By Author
  By Title
  By Keywords

November 1992, Volume 42, Issue 11

Original Article


Parveen Haider  ( Department of Obstetrics and Gynaecology, Jinnah Postgraduate Medical Centre, Karachi. )
Sadiqua N. Jafarey  ( Department of Obstetrics and Gynaecology, Jinnah Postgraduate Medical Centre, Karachi. )


Tuberculosis endometritis is found in 50-90% of women with genital tuberculosis1-4. The fallopian tubes are the initial site of involvement and are invariably affected in almost all cases3,4. Infection first commences in the mucosa and then spreads through the tubal wail to the peritoneal surface5,6. The endometrium gets involved by seeding from the tubes5-9. However, in rare instances, reinfection from its basal layer or myometrium may occur8,10. Endometrial tuberculosis may take one of the three forms8. It may be a part ofwidespreadpelvic involvement, the advanced type1, be a part of the gross infection involving the uterine wall but confined to the uterus, or may occur as few small isolated lesions confined to the endometrium8. The characteristic histopathological lesion may be proliferative, exudative or mixed. In the absence of typical granulomas, certain minor lesions can be sugges­tive of a tubercular aetiology and these include focal lymphocytic aggregates, cystic dilatation and distortion of glands, active destruction of epithelium and the presence of inflammatory exudate in the glandular lumen2,11-13. There may be an occasional plasma cell infiltration and this has been found to be associated with acute flare ups following curettage11.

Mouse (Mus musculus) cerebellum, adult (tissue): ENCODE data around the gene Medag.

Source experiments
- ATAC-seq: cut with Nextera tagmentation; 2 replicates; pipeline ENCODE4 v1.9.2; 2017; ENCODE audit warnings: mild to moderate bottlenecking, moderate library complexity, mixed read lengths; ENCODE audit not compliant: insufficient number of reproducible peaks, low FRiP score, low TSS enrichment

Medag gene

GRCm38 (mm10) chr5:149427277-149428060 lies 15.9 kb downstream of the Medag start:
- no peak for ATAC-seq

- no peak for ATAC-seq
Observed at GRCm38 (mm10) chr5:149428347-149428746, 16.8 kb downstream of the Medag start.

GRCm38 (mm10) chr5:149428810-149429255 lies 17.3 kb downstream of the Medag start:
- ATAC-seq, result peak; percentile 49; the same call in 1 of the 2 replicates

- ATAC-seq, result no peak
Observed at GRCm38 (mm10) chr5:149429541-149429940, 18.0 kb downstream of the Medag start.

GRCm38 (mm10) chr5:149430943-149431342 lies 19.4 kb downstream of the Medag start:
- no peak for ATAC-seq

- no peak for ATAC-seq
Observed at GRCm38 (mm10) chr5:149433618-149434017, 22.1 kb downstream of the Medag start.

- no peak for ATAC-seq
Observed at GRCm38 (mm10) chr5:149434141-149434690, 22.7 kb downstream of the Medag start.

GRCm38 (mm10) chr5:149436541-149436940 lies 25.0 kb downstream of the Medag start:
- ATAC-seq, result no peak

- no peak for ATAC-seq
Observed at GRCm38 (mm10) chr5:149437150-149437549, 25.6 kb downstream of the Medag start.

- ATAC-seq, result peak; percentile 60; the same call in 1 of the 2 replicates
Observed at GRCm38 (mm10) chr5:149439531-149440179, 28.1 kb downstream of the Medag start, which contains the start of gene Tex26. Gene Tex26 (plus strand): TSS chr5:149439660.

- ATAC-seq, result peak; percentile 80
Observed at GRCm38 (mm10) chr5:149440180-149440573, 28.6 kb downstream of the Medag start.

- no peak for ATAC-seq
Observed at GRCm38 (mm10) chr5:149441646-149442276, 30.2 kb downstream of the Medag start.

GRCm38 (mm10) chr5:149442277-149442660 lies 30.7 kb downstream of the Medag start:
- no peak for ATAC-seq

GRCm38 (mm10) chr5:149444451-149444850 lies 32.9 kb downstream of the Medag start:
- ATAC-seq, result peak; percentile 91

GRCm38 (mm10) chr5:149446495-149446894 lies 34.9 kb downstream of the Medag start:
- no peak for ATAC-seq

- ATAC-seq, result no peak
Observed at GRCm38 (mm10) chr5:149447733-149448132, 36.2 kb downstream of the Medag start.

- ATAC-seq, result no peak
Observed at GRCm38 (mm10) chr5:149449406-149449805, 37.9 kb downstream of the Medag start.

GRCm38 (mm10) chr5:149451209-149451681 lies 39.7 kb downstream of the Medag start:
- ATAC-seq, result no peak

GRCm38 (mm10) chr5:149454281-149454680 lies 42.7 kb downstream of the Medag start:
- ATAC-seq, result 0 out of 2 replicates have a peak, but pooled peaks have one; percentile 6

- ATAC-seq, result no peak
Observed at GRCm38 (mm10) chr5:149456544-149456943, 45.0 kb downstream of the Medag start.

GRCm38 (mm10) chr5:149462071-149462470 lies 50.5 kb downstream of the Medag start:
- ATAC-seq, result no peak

On the basis of clinical presentation, the patients were divided into 2 groups. Group I included 12 women who presented with infertility alone while group II included 11 cases who had other associated symptoms. Menstrual disturbances were present in all group II cases, with amenorrhoea being the commonest com­plaint (9).
Histopathology of endometrium
Various bistopathological lesions seen were as follows:
1. Proliferative lesions: Solid epitheloid granulomas without caseation were seen in 18(78%) cases.
2. Exudative lesions: Extensive tuberculous granula­tion tissue with frank caseation were seen in 2 (8.6%) cases.
3. Minor lesions were seen in one and no lesion in 2 cases.
Phasing of uninvolved endometrium
The intervening endometrium showed prolifera. tive phase in 14(60.8%) and secretory in 5(21.7%) cases.
The endometrium was hyperplastic in 2 (8.6%) cases while no phase could be detected in 2(8.6%) other cases on account of extensive caseating exudative lesions.
clinicopathological correlation:
When clinical syrnptomatology was correlated with the histopathological picture it was observed that:
(a) all cases with infertility who had no menstrual disturbances had proliferative lesions,
(b) patients with infertility and amenorrhoea had exudative lesions with frank caseation and
(c) cases with infertility and menorrhagia had hyper­plastic intervening endometrium. Though most biopsies were timed for a pre-menstrual phase, a high incidence of proliferative endometrium (60.8%) was found.